A new study at the Montreal General Hospital of the McGill University Health Centre (MUHC) is investigating how the vascular health of postmenopausal women is affected by calcium in food compared to calcium in the form of supplements.
Calcium is an essential nutrient for optimal bone health and can protect bones against osteoporosis and fractures. Research has shown that postmenopausal women who take appropriate amounts of this nutrient have better bone strength and fewer fractures than those who don’t.
According to the Institute of Medicine (IOM), 1200 mg of calcium per day is sufficient to meet the nutrient requirements for healthy women over the age of 50. While calcium is a mineral found in numerous foods, many postmenopausal women find it difficult to attain the recommended amount of calcium from food alone. For this reason, postmenopausal women often rely on supplements to ensure adequate calcium intake.
Recently, there have been conflicting reports regarding the safety of calcium supplements. Some research groups report a possible association between the use of calcium supplements and an increased risk of cardiovascular events such as heart attacks and strokes, while others have found no effect. Importantly, none of these studies were specifically designed to assess the impact of calcium supplements on vascular health.
Researchers Dr. Suzanne Morin and Dr. Stella Daskalopoulou are currently conducting a study specifically designed not only to answer the question of whether calcium supplements have an effect on vascular health in postmenopausal women, but also whether calcium from dietary sources has a similar or different effect.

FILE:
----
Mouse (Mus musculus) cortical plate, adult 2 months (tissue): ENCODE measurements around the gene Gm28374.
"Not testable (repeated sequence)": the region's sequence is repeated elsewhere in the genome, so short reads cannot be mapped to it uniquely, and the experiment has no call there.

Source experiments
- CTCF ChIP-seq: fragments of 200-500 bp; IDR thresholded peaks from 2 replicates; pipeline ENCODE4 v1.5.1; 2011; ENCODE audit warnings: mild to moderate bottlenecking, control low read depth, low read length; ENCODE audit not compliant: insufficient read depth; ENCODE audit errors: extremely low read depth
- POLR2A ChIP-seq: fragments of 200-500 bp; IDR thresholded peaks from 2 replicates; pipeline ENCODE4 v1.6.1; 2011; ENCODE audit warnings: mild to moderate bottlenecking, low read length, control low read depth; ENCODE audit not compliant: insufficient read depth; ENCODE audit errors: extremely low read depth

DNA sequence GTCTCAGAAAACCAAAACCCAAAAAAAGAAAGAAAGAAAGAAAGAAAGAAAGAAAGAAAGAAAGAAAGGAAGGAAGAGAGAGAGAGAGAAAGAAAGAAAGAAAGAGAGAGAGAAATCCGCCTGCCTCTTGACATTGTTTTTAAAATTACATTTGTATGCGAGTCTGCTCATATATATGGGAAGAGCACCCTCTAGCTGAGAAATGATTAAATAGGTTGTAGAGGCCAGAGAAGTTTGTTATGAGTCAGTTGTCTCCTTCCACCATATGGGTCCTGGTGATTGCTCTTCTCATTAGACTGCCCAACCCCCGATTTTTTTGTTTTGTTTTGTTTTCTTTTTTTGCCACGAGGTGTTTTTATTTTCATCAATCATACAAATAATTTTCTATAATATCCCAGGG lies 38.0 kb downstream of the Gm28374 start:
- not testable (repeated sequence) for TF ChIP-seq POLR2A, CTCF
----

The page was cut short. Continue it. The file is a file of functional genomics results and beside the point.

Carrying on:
“As a physician, I routinely counsel my patients on the importance of calcium intake in the maintenance of optimal bone health,” said Morin. “This study will provide evidence to guide clinicians and women on the safest means to meet daily calcium requirements.”
Their research team is hoping to recruit 180 healthy non-smoking postmenopausal women to participate in the study. Eligible participants will be assigned by chance to one of three groups for the duration of the 1-year study:
1. 60 participants will follow a diet rich in calcium
2. Another 60 participants will replace most of the calcium in their diet with daily calcium supplements
3. The remaining 60 participants will not modify their eating habits or take any calcium supplements
To measure the effect of calcium on vascular health, participants in all three groups will have the stiffness of their arteries measured every 6 months using a safe ultrasound technique. This measure was chosen because arterial stiffness is associated with increased risk of cardiovascular events.
Charna Young is a healthy, physically active, postmenopausal woman, and a participant in the study.
“I hope to continue enjoying my lifestyle for many years down the road,” said Young. “It was for this reason that I decided to participate in the study. It was a golden opportunity to feel that my contribution as a subject may have an impact on the future of women’s health.”
To participate in this study, please contact the Calcium Study Team by e-mailing firstname.lastname@example.org or by calling 514-934-1934 extension 45742.